God purifies His believers
When we come to truly believe in who the Bible says Jesus is and choose to follow him, there’s a transformation that happens within us. Christians believe this change occurs because “God’s love has been poured into our hearts through the Holy Spirit” (Romans 5:5). “Therefore, if anyone is in Christ, the new creation has come: The old has gone, the new is here!” (2 Corinthians 5:17)
By new, the Bible means really, really, shockingly new. We no longer conform to the sinful patterns of this world but instead have this raging new desire to be like Jesus, to do what is right in God’s eyes, to love what He loves and hate what He hates, to live lives glorifying Him rather than ourselves. We no longer count this present broken world as our permanent home but eagerly look forward to “a better country–a heavenly one” as the Christians in the Bible did (Hebrews 11:16). Because we’ve come to experience God’s radical love and grace for us through Jesus, we also want others to possess this joy of a new life.
Purification is a slow, even unpleasant process. Though we’ve been changed through Jesus, sin is still embedded in our spiritual DNA. That means we’ll still regularly, even hourly sin. The biggest difference between how we use to regard sin and how we now regard it is that now, we have a savior whom we can run to for forgiveness.
But God doesn’t want us to merely repent every time and continue sinning. If that’s how we live, we’re no better than a dog that returns to its own vomit (Proverbs 26:11). The whole point of saving us is so that we can be freed from sin and be made like Jesus. This process is called purification.
It may be challenging, even seemingly impossible from our human perspective, but just as Christians believe it’s God who saves us, so Christians also believe it’s God who does the purifying. This doesn’t mean we expect God to snap His fingers and wala! purifying finished. There’s work on our part as well. The Bible instructs to persevere in faith and “let perseverance finish its work so that you may be mature and complete, not lacking anything” (James 1:4). In other words, so we can become like Jesus.
God will restore the world
So in the past, humans screwed up by choosing to reject God’s authority and rule the earth according to our own definitions of good and evil. Out of His faithfulness and love for us, He devised a rescue plan by sending Jesus to pay the debt of anyone who would believe in him. What does the Bible say comes next? Surely, the story isn’t over because we’re still in a broken world full of broken humans.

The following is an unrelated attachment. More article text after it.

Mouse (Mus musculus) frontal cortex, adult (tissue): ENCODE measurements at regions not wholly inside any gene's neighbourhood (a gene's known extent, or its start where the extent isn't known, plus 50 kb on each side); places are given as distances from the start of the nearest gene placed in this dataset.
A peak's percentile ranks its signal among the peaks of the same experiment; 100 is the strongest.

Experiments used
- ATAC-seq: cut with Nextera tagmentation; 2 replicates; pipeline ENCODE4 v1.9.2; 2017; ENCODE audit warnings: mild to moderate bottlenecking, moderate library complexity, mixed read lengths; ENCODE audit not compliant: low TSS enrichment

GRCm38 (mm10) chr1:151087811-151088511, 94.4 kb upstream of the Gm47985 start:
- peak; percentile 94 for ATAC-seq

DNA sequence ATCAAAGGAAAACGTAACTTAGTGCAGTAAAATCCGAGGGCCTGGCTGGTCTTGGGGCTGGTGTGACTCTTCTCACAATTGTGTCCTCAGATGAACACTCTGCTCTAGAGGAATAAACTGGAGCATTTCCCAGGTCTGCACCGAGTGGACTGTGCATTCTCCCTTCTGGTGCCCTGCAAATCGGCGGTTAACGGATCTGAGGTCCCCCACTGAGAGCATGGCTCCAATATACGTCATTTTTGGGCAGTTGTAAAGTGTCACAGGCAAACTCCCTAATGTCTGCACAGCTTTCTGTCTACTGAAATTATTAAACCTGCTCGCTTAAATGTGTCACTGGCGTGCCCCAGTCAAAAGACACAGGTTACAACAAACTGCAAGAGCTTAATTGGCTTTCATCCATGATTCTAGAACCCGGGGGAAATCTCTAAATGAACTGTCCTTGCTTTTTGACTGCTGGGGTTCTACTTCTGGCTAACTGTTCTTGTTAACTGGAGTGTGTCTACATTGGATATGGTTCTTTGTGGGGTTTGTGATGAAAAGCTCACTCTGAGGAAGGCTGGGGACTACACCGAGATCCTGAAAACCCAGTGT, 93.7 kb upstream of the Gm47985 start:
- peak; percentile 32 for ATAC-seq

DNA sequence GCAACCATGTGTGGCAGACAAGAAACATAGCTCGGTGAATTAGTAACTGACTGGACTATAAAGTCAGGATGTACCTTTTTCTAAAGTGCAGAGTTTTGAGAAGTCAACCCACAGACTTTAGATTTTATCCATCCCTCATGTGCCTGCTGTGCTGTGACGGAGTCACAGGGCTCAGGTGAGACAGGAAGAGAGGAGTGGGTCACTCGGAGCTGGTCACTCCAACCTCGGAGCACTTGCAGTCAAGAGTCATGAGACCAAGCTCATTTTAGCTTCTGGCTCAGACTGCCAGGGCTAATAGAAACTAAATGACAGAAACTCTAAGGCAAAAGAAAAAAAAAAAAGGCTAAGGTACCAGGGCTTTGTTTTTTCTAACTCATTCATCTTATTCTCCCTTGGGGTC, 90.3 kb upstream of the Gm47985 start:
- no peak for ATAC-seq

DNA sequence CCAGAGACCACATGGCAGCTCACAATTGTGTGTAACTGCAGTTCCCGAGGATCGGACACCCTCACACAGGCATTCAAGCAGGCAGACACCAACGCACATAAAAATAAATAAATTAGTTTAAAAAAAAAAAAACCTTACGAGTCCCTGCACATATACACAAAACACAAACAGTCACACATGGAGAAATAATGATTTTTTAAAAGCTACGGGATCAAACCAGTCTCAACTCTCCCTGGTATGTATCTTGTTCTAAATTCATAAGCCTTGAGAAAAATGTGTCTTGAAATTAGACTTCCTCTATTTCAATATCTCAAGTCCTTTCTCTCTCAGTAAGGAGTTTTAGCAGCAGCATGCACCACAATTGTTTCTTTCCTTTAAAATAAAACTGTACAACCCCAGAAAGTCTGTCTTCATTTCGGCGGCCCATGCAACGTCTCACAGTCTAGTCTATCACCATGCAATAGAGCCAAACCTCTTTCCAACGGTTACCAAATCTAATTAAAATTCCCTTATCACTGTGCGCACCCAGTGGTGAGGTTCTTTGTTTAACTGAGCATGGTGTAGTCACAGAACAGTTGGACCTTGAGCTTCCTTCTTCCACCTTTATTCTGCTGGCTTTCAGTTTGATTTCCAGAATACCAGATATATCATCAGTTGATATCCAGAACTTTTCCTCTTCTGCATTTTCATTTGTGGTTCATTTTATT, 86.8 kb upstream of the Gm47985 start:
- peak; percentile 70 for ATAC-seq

I mentioned in the previous section that those who have received new life in Jesus are eagerly looking forward to God’s heavenly kingdom. This is what comes next. If Jesus’s death and resurrection was like the climax of the Bible, the establishment of this heavenly kingdom is the denouement.
Remember how in the beginning God created a perfect world? Christians believe it was perfect because everything, including humans, shared a right relationship with Him under His rule and could freely be in His presence.
Heaven is not a static place; it is wherever God is. When everything was perfect in the beginning, and God’s presence filled the entire earth, it was as if Heaven and Earth overlapped in one dimension. When sin entered the world, it’s as if a rift opened up, separating the two.
Christians anticipate a new Heaven and a new Earth where “God’s dwelling place is now among the people, and God himself will be with them and be their God. He will wipe every tear from their eyes. There will be no more death or mourning or crying or pain, for the old order of things has passed away” (Revelations 21:3-4). What Christians enjoy in the present is a healed relationship with God full of love, security, hope, peace, and joy.
The other exciting thing is, we don’t have to wait till after death to experience God. If Heaven is where God is, then this means we can experience Heaven–or God–even while we’re in this broken world. Jesus said “some who are standing here will not taste death before they see the kingdom of God.” (Luke 9:27) Those who are transformed can commune with God freely right here, right now.
Christianity is nowadays complicated with a myriad of cultural impositions and with the misfortune of being too often treated as a tool for human agendas; however, the truths I’d just delineated remain unchanged. No amount of misconstruction can invalidate what God has actually spoken. Those five primary points are the essential, Bible-founded principles Jesus abiding Christians believe.
Before I leave you to your own rumination, I want to slip in one last reality. It’s not meant to discourage you or chastise you. It’s simply facts that I’ve experienced firsthand and facts I hope you will believe too.
There is no lasting happiness apart from God. There is nothing that can fill the hollowness expanding inside of you besides God. There is no other way to God besides faith in Jesus.
If you have not wholeheartedly given your life to Jesus, I humbly invite you to consider it. Talk with pastors and Christian friends, listen to a few sermons, read Christian books, read the Bible. Just please don’t take what I’ve shared today and consider it unworthy of further investigation.